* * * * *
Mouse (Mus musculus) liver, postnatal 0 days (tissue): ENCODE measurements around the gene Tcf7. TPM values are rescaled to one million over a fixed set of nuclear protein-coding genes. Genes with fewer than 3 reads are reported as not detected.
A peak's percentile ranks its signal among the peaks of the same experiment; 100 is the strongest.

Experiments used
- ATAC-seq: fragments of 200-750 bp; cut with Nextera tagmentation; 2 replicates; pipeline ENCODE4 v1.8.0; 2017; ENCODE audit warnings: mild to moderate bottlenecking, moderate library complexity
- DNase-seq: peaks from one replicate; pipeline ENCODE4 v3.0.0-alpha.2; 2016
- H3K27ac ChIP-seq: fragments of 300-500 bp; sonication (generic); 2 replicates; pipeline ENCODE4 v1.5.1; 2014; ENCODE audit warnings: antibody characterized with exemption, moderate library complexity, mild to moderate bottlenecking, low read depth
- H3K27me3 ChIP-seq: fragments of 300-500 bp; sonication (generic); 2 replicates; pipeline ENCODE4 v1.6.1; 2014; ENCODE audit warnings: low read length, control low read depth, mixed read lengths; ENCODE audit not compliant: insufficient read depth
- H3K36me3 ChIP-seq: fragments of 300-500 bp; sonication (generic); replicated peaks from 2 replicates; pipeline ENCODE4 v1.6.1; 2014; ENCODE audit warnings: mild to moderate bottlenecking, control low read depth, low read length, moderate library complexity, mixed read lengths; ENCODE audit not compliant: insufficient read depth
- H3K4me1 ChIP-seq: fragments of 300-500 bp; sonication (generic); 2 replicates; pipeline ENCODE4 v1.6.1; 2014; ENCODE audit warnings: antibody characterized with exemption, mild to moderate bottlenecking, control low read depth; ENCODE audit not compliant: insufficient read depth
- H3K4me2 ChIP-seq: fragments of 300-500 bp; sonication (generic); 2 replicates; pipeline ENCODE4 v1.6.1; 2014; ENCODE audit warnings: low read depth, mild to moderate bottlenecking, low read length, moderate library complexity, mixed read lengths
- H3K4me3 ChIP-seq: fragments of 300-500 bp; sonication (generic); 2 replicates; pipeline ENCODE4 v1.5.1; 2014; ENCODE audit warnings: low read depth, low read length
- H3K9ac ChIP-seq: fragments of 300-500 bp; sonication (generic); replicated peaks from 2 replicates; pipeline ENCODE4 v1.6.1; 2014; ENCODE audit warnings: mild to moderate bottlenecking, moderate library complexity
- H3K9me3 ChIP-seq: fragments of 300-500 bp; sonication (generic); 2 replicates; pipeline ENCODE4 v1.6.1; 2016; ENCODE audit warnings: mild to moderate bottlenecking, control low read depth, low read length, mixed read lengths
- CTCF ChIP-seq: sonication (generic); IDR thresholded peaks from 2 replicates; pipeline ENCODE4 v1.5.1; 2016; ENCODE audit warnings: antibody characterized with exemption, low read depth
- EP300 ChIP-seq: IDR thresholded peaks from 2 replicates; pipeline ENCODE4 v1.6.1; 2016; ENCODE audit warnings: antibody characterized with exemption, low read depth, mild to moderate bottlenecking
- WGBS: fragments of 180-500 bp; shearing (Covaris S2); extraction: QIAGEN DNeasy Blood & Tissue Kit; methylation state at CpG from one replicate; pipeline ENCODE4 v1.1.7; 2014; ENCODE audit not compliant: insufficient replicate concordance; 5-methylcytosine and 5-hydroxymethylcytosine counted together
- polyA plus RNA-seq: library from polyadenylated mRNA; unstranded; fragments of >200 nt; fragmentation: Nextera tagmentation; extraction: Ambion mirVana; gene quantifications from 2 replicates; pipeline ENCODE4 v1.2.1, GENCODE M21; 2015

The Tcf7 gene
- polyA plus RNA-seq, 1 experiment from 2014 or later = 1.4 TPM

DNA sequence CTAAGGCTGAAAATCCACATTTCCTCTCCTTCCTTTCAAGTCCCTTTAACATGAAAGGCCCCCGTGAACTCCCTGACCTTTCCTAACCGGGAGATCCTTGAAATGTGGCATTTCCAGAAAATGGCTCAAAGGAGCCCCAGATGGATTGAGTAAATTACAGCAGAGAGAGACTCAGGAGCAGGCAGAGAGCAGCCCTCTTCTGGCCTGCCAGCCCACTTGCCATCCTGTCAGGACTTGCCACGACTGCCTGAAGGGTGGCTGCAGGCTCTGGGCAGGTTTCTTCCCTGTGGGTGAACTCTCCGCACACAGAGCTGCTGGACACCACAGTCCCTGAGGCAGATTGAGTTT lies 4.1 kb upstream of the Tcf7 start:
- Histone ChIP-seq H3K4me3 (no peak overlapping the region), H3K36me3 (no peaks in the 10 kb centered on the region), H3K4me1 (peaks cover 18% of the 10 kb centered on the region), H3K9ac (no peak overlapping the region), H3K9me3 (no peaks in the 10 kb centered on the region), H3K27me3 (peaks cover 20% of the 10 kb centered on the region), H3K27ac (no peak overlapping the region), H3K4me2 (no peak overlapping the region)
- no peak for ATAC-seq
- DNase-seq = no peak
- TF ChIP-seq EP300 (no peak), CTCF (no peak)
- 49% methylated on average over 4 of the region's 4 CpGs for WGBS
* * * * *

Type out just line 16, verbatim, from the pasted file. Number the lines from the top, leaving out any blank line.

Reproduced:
- WGBS: fragments of 180-500 bp; shearing (Covaris S2); extraction: QIAGEN DNeasy Blood & Tissue Kit; methylation state at CpG from one replicate; pipeline ENCODE4 v1.1.7; 2014; ENCODE audit not compliant: insufficient replicate concordance; 5-methylcytosine and 5-hydroxymethylcytosine counted together